Who gets to be included in Asian American Studies?
The core of this question revolves around the question “Who is Asian American?” Should we include only Asian Americans? Should Asian-heritage people living in Canada and other parts of the Americas fall under Asian American Studies? And where do we draw the lines of what is or isn’t Asia? What about Pacific Islanders or Arab American scholars who don’t identify as Asian American, but don’t have their own Ethnic Studies based programs and departments?
Another aspect of the question is the issue of transnationalism– the immigrant and refugee narrative is not, and has never been a linear journey. Culture, money, and people continually cross national borders. Laborers and business people travel one place, then another for work, and money flows through them. Young people go abroad for education, and bring back foreign ideas of development and cultural expectations. Family ties stretch across the globe, forming chains of goods, money, and migration. Are transnational communities a de facto part of the Asian American experience? How much do we need to study Asia in order to understand Asian America?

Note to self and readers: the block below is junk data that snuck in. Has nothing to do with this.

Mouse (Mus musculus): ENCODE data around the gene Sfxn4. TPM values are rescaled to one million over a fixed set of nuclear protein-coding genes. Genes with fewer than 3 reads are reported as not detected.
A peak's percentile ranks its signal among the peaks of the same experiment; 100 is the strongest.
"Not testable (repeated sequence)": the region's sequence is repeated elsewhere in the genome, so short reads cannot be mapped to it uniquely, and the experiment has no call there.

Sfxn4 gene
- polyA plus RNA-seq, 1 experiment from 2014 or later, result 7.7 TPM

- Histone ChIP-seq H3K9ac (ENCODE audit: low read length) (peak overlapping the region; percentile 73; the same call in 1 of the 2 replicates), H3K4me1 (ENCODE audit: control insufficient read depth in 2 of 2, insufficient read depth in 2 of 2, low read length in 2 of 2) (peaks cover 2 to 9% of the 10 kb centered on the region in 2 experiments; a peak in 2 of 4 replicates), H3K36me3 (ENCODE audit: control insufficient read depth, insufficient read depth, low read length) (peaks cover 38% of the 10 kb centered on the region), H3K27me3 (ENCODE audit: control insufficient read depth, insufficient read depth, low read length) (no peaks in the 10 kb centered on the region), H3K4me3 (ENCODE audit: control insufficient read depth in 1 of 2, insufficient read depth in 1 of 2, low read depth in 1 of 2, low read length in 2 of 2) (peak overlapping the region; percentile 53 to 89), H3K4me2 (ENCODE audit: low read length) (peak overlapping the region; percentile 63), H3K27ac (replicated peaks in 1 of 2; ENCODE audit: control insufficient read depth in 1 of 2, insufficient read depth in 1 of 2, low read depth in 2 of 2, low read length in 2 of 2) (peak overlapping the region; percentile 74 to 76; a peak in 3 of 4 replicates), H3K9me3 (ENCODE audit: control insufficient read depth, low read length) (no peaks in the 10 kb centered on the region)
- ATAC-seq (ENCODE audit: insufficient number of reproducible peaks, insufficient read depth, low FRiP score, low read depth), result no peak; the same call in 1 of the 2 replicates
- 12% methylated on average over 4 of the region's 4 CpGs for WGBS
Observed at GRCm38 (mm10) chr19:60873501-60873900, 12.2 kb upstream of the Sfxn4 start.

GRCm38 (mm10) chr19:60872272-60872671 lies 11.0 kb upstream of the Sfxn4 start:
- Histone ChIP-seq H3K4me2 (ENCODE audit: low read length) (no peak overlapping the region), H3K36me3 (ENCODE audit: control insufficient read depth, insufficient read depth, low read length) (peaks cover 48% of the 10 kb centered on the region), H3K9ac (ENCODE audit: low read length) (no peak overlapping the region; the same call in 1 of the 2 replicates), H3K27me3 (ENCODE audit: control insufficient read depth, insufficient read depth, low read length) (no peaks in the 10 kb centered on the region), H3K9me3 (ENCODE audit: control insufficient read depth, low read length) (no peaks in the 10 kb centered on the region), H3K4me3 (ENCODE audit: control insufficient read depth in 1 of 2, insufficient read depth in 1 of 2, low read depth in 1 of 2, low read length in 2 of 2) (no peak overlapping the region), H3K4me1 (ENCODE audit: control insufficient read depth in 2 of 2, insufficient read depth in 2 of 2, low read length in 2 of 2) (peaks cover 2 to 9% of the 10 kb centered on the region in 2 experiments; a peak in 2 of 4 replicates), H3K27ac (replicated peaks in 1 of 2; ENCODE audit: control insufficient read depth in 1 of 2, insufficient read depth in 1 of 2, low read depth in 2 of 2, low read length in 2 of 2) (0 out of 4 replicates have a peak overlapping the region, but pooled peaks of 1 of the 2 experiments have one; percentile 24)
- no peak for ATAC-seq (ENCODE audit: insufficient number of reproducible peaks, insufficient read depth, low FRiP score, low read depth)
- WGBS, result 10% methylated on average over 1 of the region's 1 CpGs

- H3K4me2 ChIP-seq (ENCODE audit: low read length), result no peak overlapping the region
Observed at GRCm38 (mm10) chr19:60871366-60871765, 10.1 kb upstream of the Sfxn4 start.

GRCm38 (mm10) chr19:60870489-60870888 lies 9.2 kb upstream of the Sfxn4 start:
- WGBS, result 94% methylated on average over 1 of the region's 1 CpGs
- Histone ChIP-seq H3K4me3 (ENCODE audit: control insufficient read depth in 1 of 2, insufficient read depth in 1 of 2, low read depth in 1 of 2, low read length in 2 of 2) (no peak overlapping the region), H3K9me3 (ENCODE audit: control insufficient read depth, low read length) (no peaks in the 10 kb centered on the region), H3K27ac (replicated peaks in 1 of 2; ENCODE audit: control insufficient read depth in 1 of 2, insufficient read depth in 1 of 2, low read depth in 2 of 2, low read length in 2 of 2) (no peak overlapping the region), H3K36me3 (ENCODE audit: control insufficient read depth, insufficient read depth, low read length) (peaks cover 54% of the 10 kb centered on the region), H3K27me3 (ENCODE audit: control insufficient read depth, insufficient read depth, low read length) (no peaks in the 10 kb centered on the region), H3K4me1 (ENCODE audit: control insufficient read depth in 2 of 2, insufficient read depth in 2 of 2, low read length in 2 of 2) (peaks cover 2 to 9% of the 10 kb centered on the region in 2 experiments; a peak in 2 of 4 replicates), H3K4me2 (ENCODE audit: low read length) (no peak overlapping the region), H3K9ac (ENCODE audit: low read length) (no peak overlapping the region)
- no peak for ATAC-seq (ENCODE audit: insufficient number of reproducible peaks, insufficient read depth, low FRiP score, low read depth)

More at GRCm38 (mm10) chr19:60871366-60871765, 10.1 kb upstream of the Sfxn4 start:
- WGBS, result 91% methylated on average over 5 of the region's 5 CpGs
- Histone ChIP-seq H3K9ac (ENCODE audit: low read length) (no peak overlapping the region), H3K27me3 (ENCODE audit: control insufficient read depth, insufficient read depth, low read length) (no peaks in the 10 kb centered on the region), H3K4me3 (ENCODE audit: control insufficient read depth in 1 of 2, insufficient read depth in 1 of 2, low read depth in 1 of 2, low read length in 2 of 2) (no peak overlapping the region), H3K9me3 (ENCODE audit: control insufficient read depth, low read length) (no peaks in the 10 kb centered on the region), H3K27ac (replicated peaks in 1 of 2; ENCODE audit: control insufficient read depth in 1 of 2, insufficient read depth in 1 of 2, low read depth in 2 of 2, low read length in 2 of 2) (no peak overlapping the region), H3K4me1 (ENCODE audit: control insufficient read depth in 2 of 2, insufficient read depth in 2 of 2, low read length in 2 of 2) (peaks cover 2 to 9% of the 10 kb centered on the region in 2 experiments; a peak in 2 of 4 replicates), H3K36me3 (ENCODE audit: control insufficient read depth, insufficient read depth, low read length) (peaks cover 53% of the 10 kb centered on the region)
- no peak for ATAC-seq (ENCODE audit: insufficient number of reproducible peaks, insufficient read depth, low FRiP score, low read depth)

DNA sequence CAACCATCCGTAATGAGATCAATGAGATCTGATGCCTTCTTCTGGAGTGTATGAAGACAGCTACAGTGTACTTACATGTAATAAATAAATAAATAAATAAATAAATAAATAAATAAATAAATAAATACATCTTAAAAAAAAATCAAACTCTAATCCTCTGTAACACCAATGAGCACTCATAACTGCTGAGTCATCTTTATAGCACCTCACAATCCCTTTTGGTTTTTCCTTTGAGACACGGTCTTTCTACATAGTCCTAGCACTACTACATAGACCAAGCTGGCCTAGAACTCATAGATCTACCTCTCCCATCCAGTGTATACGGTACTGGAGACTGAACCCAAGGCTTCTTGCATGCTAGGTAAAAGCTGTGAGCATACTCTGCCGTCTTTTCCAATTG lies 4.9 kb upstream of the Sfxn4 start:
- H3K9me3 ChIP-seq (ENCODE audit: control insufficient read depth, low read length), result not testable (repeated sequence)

At least for now, I’m leaning towards including groups in Asian American Studies even if they don’t identify as Asian America. Firstly, because there’s a lot that we can learn by comparing communities and secondly because the core of Asian American Studies– a commitment to analyzing and ending oppression, doesn’t exist in many places in the University. It’s more important to teach this core than specific groups.
A very oversimplified view. I may expand later.